Privileged Lies

ISSN 1076-9005
Volume 13, 2006

Musāvāda-virati and “Privileged Lies”

J. Duncan M. Derrett
University of London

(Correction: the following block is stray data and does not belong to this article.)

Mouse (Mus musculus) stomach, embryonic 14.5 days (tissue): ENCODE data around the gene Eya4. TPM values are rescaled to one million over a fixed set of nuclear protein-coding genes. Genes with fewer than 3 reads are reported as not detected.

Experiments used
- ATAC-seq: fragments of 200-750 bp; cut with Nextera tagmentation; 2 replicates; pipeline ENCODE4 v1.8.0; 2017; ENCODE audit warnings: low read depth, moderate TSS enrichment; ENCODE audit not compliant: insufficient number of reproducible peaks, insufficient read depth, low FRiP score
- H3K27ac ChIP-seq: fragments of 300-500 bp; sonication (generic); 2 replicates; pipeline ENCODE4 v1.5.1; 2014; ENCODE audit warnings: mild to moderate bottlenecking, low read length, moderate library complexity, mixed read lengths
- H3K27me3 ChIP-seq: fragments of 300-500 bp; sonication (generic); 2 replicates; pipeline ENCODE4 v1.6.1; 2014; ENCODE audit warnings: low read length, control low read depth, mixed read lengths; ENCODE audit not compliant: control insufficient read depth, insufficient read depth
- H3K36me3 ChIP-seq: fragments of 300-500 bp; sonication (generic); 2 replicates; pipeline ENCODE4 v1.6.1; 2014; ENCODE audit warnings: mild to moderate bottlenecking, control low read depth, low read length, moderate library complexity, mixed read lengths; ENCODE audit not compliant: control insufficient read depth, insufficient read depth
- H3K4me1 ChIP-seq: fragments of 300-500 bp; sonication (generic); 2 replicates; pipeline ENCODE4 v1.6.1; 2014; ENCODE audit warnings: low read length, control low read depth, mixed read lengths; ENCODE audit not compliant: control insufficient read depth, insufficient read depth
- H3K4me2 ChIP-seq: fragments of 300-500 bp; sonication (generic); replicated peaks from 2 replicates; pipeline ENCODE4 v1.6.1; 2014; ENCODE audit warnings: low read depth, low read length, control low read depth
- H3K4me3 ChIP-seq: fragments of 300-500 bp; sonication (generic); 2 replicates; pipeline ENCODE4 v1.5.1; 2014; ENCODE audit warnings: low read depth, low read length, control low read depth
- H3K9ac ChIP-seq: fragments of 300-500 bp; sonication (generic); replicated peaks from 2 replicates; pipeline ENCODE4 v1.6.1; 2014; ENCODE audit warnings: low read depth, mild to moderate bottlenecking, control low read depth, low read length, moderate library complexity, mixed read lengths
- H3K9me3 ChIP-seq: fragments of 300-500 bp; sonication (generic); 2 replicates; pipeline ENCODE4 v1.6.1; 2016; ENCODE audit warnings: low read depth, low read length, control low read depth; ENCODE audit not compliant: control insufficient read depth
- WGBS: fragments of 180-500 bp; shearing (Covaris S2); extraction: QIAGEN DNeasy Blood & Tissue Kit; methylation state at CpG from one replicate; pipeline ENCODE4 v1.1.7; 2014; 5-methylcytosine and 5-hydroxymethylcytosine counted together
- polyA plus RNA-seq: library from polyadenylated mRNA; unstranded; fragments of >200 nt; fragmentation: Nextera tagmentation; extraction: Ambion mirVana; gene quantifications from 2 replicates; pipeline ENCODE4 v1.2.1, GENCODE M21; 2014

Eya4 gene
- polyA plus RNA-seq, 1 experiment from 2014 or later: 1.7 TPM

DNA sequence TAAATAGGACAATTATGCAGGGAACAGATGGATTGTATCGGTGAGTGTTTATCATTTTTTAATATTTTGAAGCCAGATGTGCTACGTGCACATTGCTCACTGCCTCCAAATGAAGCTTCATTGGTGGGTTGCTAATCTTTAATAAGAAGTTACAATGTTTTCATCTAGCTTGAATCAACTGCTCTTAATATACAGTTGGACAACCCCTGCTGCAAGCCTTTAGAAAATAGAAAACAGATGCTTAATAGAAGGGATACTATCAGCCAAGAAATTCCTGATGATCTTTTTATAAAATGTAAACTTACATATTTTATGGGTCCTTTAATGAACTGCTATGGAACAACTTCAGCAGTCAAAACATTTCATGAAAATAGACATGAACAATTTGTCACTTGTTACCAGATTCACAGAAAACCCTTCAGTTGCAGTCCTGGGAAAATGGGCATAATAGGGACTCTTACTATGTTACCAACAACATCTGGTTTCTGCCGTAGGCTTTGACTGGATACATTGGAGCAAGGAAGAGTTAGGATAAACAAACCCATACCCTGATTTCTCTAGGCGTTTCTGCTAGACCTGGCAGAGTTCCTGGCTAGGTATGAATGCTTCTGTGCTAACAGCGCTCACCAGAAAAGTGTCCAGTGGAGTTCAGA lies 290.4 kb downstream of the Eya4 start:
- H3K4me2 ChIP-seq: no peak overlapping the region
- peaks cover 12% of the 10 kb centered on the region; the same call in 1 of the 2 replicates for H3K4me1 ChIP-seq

A privileged lie cannot exist where (1) lies are totally forbidden, or (2) lying is so common that no excuse for it is expected. A lie is “privileged” where it is commonly excused, granted that lying in general is reprehended. A good illustration is to tell a terminally ill patient that there exist hopes of his recovery. In a system knowing privileged lies these are usually harmless to the hearer. The answer “Not at home” is conventional, a piece of politeness. “I do not know” may well be a lie, but may avoid much trouble. In Buddhism, where there are no privileged lies, one may conclude that lies are so injurious that no convenience can excuse lying.

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